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One on One with Bernard R. McIlhenny, S.J.

One on One with Bernard R. McIlhenny, S.J.
Fr. McIlhenny at the dedication of the McIlhenny Ballroom in the DeNaples Center in 2009.

Known around campus as “Father Mac,’” Bernard R. McIlhenny, S.J., now 88 years-old, spent nearly a half-century leading Scranton admissions and serving the Jesuit Community at the University.

He arrived in 1958 to serve as the fourth headmaster of Scranton Prep where he oversaw the relocation of the school. In 1966 he became dean of admissions at the University where, during his tenure, he was credited with admitting more than two-thirds of our living alumni.

Over the years, he has seen buildings constructed all around him, but—as then-University President Fr. Scott Pilarz said during the dedication of the McIlhenny Ballroom in the DeNaples Center in 2009—Fr. McIlhenny has remained our “rock.”

He is currently dean of admissions emeritus and resides in Campion Hall.

You entered the Society of Jesus 70 years ago. (Happy anniversary, by the way!) How did you decide to join the Society?

I was born and raised right in the heart of Philadelphia, six blocks from Temple University. Our home was in the Gesu parish, a Jesuit parish (there were only two of them in Philadelphia). I attended St. Joe’s Prep (a Jesuit school) and St. Joe’s University (a Jesuit university). I never even knew a diocesan priest, but what I saw in my parish, in my high school and in my college, I liked … it was as simple as that.

How did you end up in Scranton?

My training as a Jesuit lasted 14 years and included eight years of study and three years of teaching. The first two years and the last year were devoted to prayer and the spiritual life.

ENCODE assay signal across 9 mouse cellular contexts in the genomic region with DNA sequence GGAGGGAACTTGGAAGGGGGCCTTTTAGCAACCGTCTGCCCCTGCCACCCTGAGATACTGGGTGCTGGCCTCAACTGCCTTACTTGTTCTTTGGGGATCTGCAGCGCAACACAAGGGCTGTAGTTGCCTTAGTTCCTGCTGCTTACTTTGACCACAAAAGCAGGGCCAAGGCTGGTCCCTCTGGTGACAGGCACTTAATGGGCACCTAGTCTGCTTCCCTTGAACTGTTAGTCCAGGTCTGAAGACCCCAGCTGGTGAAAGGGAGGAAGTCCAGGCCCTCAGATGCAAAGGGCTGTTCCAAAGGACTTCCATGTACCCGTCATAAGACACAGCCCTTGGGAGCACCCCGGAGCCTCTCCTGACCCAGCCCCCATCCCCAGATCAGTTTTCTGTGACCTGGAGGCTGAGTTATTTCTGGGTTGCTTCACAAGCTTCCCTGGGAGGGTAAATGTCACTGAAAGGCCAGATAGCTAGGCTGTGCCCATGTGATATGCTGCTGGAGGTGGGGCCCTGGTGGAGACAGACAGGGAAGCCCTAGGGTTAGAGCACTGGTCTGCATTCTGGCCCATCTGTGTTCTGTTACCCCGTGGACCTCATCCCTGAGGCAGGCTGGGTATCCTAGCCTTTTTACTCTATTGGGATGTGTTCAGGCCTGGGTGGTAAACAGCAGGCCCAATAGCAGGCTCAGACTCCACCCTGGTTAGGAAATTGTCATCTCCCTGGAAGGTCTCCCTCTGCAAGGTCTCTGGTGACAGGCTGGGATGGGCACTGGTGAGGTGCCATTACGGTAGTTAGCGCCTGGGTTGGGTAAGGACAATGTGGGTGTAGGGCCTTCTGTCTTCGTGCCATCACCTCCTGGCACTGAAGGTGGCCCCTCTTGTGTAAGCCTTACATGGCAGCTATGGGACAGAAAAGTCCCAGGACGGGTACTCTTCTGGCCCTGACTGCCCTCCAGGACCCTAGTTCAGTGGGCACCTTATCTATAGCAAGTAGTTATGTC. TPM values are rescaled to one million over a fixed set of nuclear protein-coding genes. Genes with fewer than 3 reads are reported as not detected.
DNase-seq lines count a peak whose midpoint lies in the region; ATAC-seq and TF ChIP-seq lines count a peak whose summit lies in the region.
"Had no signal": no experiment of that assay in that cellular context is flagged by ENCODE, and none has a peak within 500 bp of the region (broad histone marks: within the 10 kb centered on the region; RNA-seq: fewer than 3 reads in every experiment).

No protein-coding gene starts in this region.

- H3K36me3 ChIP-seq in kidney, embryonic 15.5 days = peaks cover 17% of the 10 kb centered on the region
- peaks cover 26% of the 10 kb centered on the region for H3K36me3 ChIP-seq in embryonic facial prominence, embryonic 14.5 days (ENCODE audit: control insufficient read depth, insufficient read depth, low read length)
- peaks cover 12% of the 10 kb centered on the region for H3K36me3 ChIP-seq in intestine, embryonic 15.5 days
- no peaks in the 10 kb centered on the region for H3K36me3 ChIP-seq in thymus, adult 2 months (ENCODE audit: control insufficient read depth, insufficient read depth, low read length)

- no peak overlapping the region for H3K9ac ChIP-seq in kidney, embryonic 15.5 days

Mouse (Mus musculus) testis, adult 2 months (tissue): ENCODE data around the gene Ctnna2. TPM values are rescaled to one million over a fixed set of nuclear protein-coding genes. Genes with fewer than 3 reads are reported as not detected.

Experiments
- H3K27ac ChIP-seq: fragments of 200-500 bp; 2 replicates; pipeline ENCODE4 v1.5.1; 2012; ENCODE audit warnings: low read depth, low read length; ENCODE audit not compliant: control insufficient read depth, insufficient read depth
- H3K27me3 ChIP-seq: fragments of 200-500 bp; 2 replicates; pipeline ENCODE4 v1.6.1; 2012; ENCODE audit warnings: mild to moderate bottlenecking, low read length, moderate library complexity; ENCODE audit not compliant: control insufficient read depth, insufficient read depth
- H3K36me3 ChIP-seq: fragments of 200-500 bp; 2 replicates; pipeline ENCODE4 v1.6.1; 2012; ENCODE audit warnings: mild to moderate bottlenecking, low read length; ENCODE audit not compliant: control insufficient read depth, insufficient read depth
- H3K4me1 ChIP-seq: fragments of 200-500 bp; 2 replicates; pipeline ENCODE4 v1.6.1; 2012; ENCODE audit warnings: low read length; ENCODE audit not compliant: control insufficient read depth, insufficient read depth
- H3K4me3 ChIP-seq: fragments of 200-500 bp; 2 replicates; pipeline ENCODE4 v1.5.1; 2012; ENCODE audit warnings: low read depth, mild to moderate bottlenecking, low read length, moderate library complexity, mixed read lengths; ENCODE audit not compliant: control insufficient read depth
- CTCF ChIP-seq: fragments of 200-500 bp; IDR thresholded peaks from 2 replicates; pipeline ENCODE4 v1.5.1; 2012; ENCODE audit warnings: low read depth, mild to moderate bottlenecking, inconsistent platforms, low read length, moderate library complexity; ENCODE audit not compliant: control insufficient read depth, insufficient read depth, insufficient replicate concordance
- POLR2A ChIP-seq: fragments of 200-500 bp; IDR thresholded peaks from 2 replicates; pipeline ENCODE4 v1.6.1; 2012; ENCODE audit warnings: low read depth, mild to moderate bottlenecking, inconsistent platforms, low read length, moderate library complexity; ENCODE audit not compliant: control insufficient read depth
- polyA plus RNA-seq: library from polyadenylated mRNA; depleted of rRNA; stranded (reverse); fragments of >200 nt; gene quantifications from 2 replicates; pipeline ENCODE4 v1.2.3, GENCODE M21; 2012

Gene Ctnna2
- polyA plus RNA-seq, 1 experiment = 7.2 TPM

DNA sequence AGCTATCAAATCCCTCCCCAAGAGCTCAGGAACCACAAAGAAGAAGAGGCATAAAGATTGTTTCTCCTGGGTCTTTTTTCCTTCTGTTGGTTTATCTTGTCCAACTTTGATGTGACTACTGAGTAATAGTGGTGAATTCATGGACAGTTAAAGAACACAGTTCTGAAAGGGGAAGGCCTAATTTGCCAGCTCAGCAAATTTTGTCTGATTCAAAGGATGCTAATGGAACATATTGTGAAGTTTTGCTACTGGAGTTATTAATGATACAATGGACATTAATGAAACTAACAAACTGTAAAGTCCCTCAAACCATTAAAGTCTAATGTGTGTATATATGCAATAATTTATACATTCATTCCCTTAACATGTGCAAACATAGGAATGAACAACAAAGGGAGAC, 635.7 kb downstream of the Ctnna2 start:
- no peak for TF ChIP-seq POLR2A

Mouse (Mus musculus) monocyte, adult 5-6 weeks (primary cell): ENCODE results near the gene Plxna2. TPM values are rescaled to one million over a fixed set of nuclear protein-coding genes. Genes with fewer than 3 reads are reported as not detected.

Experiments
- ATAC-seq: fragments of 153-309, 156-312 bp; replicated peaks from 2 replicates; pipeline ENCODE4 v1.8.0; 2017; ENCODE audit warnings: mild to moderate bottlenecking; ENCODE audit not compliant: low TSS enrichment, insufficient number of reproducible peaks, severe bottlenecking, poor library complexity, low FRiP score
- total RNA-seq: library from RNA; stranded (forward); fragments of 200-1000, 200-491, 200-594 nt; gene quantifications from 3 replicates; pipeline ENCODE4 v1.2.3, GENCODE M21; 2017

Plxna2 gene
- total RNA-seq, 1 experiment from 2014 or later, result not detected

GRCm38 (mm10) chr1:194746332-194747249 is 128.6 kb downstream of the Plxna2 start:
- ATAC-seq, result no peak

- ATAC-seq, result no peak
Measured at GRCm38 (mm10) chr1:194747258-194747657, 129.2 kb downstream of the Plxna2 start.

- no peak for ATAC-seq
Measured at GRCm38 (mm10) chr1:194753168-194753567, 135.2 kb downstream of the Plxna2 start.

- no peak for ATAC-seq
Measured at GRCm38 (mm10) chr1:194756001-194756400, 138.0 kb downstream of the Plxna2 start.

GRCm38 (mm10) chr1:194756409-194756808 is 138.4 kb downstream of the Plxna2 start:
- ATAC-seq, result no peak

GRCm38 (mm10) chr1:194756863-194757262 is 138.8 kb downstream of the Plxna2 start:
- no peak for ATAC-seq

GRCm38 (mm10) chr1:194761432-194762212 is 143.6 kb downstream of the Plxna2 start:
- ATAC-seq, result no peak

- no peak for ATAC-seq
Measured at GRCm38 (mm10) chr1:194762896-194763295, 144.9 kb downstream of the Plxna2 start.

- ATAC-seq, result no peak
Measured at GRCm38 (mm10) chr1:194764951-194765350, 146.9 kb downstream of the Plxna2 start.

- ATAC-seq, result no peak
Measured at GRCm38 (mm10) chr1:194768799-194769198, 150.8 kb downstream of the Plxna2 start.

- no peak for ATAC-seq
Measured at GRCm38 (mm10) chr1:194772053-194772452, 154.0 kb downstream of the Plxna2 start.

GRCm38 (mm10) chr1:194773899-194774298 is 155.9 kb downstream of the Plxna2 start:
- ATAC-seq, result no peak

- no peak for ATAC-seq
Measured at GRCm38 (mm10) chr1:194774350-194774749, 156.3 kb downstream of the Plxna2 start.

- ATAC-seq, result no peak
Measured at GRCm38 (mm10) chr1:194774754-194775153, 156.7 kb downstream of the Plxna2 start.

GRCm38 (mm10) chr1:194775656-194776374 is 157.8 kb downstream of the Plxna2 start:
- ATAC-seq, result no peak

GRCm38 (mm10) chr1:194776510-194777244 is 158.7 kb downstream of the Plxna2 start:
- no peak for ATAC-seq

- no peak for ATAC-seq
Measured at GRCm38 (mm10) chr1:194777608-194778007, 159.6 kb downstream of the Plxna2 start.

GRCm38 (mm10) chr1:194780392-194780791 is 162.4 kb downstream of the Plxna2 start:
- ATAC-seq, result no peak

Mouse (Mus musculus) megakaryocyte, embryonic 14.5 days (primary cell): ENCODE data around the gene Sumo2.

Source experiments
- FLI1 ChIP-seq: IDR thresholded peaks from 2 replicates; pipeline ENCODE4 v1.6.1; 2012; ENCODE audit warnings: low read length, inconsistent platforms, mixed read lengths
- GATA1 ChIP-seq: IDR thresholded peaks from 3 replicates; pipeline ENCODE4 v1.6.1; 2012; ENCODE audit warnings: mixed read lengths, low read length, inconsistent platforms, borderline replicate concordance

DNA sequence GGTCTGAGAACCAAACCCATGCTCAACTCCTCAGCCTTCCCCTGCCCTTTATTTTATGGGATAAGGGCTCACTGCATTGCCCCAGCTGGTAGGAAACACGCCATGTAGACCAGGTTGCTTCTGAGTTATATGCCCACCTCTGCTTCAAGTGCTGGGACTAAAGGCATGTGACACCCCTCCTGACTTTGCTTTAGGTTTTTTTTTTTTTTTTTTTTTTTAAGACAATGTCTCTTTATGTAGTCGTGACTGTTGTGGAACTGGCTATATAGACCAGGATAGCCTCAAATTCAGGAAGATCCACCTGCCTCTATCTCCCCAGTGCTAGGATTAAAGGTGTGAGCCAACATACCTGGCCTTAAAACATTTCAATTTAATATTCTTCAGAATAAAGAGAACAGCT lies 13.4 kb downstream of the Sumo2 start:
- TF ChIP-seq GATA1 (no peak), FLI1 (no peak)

When my training days were over, the Jesuit Provincial of the Maryland Province assigned me to Scranton Prep School as headmaster and it was all new to me. I had never been a headmaster and I had never been to Scranton.

What was Scranton like when you got here?

Things were very different than they are today. Scranton Prep, an all-male school with 50-some in the graduating class, was only 14 years old and was located at the corner of Wyoming Avenue and Mulberry Street in the old Thomson Hospital building. There was no gym, no theater and no real cafeteria.

The University of Scranton was just beginning to create a campus. There was a little cluster of buildings, including some World War II barracks that were used as classrooms.  Linden and Monroe Streets were sort of the focal point; the first science building had just been completed on the Estate grounds. Old Main on Wyoming Avenue was still the most important building.

During your years in admissions, what impressed you most about Scranton applicants?

When students are looking at colleges, they are searching for a good match between their interests and abilities and the individual school. In the case of the University, aside from the academics, students and their parents were looking for a good family atmosphere. Students did not want to be just a number; they did not want to be lost in the shuffle; they wanted to be with others who took the time to care and they wanted a school where they could make friends — friends for life. When I go to class reunions, I see how true that fact is, even today.

How has the campus grown around you?

When you compare a 1966 campus map with a present one, you realize how startling the physical change really is — we are no longer just a cluster of buildings surrounded by asphalt — now we are a modern campus with plenty of trees and green. Who would ever have dreamed of the Dionne Green in the heart of the campus, or the DeNaples Center with all its gathering spaces or a center for rehabilitation education building coming into existence right before our eyes?